personal use, in contravention of the employee's duty of
loyalty, or to aid unlawful competition. Lasco Foods,
Inc. v. Hall & Shaw Sales, Mktg., & Consulting,
LLC, No. 08CV1683, 2009 WL 3523986, at *4 (E.D. Mo. Oct.
26, 2009) (stating a CFAA claim was sufficiently pled when
the former employees were alleged to have “acted
without authorization” by obtaining the plaintiff's
information for “personal use and in contravention of
their fiduciary duty”); NCMIC Fin. Corp. v.
Artino, 638 F.Supp.2d 1042, 1060-61 (S.D. Iowa 2009)
(finding the defendant's “actions in accessing
NCMIC's computer system to send e-mails aiding his
unlawful competition… and to obtain NCMIC's
customer spreadsheet” was “without
authorization”); Ervin & Smith Advert. &
Pub. Relations, Inc. v. Ervin, No. 8:08CV459, 2009 WL
249998, at *7-8 (D. Neb. Feb. 3, 2009) (finding the
defendants' authorization terminated once they destroyed
the agency relationship by appropriating protected
information); Nilfis-Advance, Inc. v. Mitchell, No.
05-5179, 2006 WL 827073, at *2 (W.D. Ark. Mar. 28, 2006)
(finding the plaintiff sufficiently pled a CFAA violation by
alleging the defendant emailed company files to a personal
computer for the purpose of misappropriation).
Court is persuaded by the Seventh Circuit's reasoning in
Citrin, and the decisions issued by the majority of
district courts in the Eighth Circuit. In Citrin,
Judge Posner found an employee's authorization to access
a computer “terminated when…he resolved to
destroy files that incriminated himself and other files that
were the property of his employer, in violation of the duty
of loyalty that agency law imposes on an employee.” 440
F.3d at 420 (citations omitted). Although noting the
difference between “without authorization” and
“exceeding authorized access” is “paper
thin, ” Judge Posner concluded the employee's
breach of duty of loyalty terminated his agency relationship,
and thus, his computer access was terminated. Id. at
420-21. “Violating the duty of loyalty, or failing to
disclose adverse interests, voids the agency
relationship.” Id. at 421 (quoting State
v. DiGiulio, 835 P.2d 488, 492 (Ariz.Ct.App. 1992));
see also Restatement (Second) of Agency § 112
cmt. b (1958) (stating an agent who acquired an interest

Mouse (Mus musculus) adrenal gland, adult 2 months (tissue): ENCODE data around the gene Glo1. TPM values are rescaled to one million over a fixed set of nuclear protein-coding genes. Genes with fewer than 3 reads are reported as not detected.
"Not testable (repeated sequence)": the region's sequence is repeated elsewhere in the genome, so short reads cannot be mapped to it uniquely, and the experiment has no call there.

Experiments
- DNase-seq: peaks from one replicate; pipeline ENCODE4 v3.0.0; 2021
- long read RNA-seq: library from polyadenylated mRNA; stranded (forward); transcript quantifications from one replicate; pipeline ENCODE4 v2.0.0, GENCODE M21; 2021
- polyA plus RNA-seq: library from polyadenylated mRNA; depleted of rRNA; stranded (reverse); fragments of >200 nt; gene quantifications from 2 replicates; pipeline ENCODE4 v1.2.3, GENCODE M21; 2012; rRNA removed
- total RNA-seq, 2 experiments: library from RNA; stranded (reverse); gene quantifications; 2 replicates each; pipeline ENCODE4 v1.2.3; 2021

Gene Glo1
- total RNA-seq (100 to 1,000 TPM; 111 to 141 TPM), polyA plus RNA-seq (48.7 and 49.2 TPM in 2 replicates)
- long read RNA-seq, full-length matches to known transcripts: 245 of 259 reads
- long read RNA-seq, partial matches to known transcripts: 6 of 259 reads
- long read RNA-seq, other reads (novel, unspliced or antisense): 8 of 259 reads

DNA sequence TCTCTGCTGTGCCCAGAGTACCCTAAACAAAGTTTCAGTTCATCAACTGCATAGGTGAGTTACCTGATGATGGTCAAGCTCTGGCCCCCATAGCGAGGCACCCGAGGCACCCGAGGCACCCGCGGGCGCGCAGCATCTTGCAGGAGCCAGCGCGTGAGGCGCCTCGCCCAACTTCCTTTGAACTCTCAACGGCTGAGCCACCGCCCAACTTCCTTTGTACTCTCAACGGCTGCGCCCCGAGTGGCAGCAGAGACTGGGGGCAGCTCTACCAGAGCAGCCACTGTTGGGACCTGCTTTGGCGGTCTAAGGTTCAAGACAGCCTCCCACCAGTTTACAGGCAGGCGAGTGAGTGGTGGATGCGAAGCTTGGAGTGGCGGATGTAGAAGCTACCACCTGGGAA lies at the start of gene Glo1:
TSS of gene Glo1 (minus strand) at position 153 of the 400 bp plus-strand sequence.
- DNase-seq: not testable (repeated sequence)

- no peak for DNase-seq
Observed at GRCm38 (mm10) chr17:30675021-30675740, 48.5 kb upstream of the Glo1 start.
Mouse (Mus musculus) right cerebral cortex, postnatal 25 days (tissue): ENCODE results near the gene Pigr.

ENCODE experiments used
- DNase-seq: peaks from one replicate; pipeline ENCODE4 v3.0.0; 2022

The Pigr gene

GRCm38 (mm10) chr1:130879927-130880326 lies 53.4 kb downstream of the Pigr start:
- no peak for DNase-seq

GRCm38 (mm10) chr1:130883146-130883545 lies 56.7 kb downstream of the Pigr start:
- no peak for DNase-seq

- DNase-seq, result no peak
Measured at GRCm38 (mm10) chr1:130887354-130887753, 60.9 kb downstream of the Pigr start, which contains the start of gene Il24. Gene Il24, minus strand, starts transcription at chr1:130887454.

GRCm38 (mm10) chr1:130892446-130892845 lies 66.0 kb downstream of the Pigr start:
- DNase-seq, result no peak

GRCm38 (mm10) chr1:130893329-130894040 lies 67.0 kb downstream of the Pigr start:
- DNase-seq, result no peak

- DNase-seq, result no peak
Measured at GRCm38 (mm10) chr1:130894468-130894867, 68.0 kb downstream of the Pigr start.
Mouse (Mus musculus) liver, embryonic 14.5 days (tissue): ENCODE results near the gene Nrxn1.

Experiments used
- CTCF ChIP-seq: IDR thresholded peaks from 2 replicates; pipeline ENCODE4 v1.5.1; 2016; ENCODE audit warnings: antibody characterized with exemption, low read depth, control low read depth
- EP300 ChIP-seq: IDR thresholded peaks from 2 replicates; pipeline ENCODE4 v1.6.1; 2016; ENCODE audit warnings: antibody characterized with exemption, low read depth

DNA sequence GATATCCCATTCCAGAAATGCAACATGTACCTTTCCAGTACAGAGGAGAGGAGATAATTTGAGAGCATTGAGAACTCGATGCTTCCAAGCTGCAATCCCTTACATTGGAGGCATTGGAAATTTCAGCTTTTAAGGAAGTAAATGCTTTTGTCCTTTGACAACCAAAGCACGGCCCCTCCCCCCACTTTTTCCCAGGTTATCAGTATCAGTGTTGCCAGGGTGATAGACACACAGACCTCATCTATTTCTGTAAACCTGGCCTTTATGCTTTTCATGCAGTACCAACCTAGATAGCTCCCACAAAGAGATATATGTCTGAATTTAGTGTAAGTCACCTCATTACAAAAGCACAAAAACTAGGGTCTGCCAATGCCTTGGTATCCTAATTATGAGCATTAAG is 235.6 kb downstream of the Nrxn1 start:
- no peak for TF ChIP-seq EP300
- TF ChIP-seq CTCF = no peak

adverse to the principal or acts for another principal
“should realize that the principal would not desire him
to continue to act”). Applying this standard, the Court
finds Plaintiff may bring CFAA claims against Downey and
Higdon. The Court finds genuine issues of material fact exist
with regard to these claims, and thus, Defendants'
summary judgment motion on the CFAA claims against Higdon and
Downey is denied.
regard to Meng and Reynolds, Plaintiff admitted Meng and
Reynolds did not tamper with its computers. Doc. #265, at 19;
Doc. #286-1, at 5; Doc. #291, at 28. Thus, Defendants'
motion for summary judgment on Plaintiff's CFAA claims
against Meng and Reynolds is granted.
Court is left with Plaintiff's CFAA claims against Sprint
Lumber and Laderoute. Plaintiff alleges Sprint Lumber and
Laderoute affirmatively participated in and conspired with
Downey and Higdon to violate the CFAA. The parties failed to
address this particular claim. Although it is doubtful the
CFAA permits a civil conspiracy claim, the Court must deny
Defendants' motion for summary judgment on
Plaintiff's CFAA claim against Sprint Lumber and
Missouri Computer Tampering Act (Count III)
seek summary judgment on Plaintiff's Missouri Computer
Tampering Act (“MCTA”) claims, and
Plaintiff's claim for punitive damages under the MCTA.
Substantive Claims under the MCTA
alleges Downey and Higdon violated the MCTA by (1)
affirmatively and without authorization, deleting, altering,
and/or destroying company data and confidential information
on Plaintiff's computing and mobile devices, and (2)
disclosing and taking company data and confidential
information from the computing and mobile devices. Doc. #109,